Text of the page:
Effect of 2% GYY4137 on IOP in normotensive conscious Sprague-Dawley rats in vivo. Vertical bars represent means ± SEM of data obtained from five rats, repeated for 3 days in a row. In normotensive conscious Sprague-Dawley rats, there is no fluctuation in IOP between 9 AM and 5 PM. Topical application of 2% GYY4137 did not show a distinct decrease in IOP, neither in the contralateral eye. As the treatment was carried out for 3 days in a row, no accumulation effect elicited during the observation.
Figure 7
 
Effect of 2% GYY4137 on IOP in normotensive conscious Sprague-Dawley rats in vivo. Vertical bars represent means ± SEM of data obtained from five rats, repeated for 3 days in a row. In normotensive conscious Sprague-Dawley rats, there is no fluctuation in IOP between 9 AM and 5 PM. Topical application of 2% GYY4137 did not show a distinct decrease in IOP, neither in the contralateral eye. As the treatment was carried out for 3 days in a row, no accumulation effect elicited during the observation.
GYY4137 Improves RGC Survival Against Retinal Ischemia-Reperfusion Injury In Vivo
Sixty minutes of regional ischemia followed by 24 hours of reperfusion caused significant RGC loss in vivo (Figs. 8A, 8C). Compared with the contralateral control (1218.8 ± 253.8 RGC/mm2), this procedure resulted in significant RGC loss in experimental eyes (741.3 ± 232.4 RGC/mm2). Pretreatment with GYY4137 showed a significant reduction of RGC loss in vivo (1035.8 ± 241.4 RGC/mm2) (****P < 0.0001), but RGC survival is still significantly lower than those in control eyes (**P < 0.005). 
Figure 8
 
Effect of 100 nM GYY4137 (Sigma-Aldrich) on cell death induced in ischemia-reperfusion animal model in vivo. (A) Representative fluorescence microscopy of Brn3a staining of retinal explants 24 hours after inducing acute ischemia/reperfusion injury in vivo. (B) A 30-gauge needle connected to sterile saline container is inserted carefully into the anterior chamber of a Sprague-Dawley rat, puncture is made from superotemporal clear cornea, carefully avoiding injury to the lens; the bubble serves as an “air embolus” to keep anterior chamber tight while IOP was raised to 55 mm Hg. (C) Compared with the contralateral control (1218.8 ± 253.8 RGC/mm2), 60 minutes of regional ischemia followed by 24 hours of reperfusion resulted in significant RGC loss in the experimental eye (741.3 ± 232.4 RGC/mm2), pretreatment with GYY4137 showed a significant reduction of RGC loss in vivo (1035.8 ± 241.4 RGC/mm2). Vertical bars represent means ± SD of data (****P < 0.0001, **P < 0.005, n = 6).
Figure 8
 
Effect of 100 nM GYY4137 (Sigma-Aldrich) on cell death induced in ischemia-reperfusion animal model in vivo. (A) Representative fluorescence microscopy of Brn3a staining of retinal explants 24 hours after inducing acute ischemia/reperfusion injury in vivo. (B) A 30-gauge needle connected to sterile saline container is inserted carefully into the anterior chamber of a Sprague-Dawley rat, puncture is made from superotemporal clear cornea, carefully avoiding injury to the lens; the bubble serves as an “air embolus” to keep anterior chamber tight while IOP was raised to 55 mm Hg. (C) Compared with the contralateral control (1218.8 ± 253.8 RGC/mm2), 60 minutes of regional ischemia followed by 24 hours of reperfusion resulted in significant RGC loss in the experimental eye (741.3 ± 232.4 RGC/mm2), pretreatment with GYY4137 showed a significant reduction of RGC loss in vivo (1035.8 ± 241.4 RGC/mm2). Vertical bars represent means ± SD of data (****P < 0.0001, **P < 0.005, n = 6).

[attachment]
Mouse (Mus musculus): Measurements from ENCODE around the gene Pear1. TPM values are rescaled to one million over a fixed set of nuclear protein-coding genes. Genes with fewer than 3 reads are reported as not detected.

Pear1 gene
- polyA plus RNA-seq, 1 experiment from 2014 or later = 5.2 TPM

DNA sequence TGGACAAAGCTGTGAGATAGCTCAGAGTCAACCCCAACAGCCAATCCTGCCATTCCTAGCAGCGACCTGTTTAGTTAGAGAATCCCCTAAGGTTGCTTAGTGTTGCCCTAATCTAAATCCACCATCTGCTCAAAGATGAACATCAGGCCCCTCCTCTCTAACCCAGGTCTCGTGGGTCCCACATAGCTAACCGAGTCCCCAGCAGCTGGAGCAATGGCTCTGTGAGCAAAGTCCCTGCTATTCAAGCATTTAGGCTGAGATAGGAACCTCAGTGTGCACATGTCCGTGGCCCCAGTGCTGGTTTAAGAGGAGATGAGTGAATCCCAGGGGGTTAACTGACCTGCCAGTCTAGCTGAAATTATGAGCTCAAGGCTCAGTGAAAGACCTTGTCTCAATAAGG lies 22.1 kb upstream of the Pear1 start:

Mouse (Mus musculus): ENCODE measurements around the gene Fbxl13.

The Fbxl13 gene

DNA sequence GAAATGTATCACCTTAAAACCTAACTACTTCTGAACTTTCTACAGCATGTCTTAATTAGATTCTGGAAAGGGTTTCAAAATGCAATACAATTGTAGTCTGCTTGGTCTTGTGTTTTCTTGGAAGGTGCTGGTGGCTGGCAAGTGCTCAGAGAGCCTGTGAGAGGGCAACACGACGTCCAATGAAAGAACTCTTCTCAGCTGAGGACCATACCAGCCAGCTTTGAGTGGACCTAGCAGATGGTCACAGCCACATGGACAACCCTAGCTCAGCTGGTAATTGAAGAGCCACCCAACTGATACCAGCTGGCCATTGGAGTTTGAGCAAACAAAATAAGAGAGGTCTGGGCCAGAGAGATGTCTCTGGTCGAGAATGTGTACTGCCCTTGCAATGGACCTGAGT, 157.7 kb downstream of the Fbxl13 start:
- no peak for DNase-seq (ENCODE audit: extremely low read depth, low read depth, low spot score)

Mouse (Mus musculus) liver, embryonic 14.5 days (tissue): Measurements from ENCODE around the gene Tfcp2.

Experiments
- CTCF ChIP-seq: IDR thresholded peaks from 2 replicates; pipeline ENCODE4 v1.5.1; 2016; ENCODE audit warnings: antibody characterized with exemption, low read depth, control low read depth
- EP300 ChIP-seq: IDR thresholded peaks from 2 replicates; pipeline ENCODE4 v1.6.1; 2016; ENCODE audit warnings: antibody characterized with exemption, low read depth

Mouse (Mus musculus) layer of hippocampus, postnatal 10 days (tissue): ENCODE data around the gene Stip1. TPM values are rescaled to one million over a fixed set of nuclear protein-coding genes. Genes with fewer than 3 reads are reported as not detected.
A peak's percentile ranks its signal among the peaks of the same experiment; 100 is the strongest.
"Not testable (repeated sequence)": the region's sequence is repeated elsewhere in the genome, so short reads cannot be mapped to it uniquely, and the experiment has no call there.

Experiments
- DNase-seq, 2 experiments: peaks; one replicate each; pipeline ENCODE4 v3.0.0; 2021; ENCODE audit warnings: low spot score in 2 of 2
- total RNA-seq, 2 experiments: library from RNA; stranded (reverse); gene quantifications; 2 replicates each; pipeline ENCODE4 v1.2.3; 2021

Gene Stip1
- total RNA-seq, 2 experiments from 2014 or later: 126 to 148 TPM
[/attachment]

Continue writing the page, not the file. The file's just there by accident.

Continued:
GYY4137 Improves RGC Survival in ONC Injury In Vivo
The ONC injury is an important experimental disease model for glaucoma, the crush injury to the optic nerve leads to gradual RGC apoptosis. Twenty-four hours after the ONC there was a significant RGC loss (815.2 ± 170.8 RGC/mm2) compared with untreated controls (1314.8 ± 238.7 RGC/mm2). Intravitreal injection of GYY4137 (final intraocular concentration = 100 nM) following ONC improved RGC survival significantly (1013.2 ± 206.2 RGC/mm2), although it still remained significantly lower than in contralateral controls (****P < 0.0001) (Fig. 9). 
Figure 9
 
Effect of 100 nM GYY4137 (Sigma-Aldrich) on cell death induced by ONC in Sprague-Dawley rats in vivo. (A) Representative fluorescence microscopy of Brn3a staining of retinal explants 24 hours after ONC in vivo. (B) Compared with the contralateral controls (1314.5 ± 238.7 RGC/mm2), ONC caused significant RGC loss in the experimental eye (815.2 ± 170.8 RGC/mm2). Intraocular injection with GYY4137 following ONC showed a significant reduction of RGC loss in vivo (1013.2 ± 206.2 RGC/mm2). Vertical bars represent means ± SD of data (****P < 0.0001, n = 6).
Figure 9
 
Effect of 100 nM GYY4137 (Sigma-Aldrich) on cell death induced by ONC in Sprague-Dawley rats in vivo. (A) Representative fluorescence microscopy of Brn3a staining of retinal explants 24 hours after ONC in vivo. (B) Compared with the contralateral controls (1314.5 ± 238.7 RGC/mm2), ONC caused significant RGC loss in the experimental eye (815.2 ± 170.8 RGC/mm2). Intraocular injection with GYY4137 following ONC showed a significant reduction of RGC loss in vivo (1013.2 ± 206.2 RGC/mm2). Vertical bars represent means ± SD of data (****P < 0.0001, n = 6).
Intravitreal Injected GYY4137 Showed a Dilatation Effect on Retinal Vessels In Vivo After Chronic IOP Elevation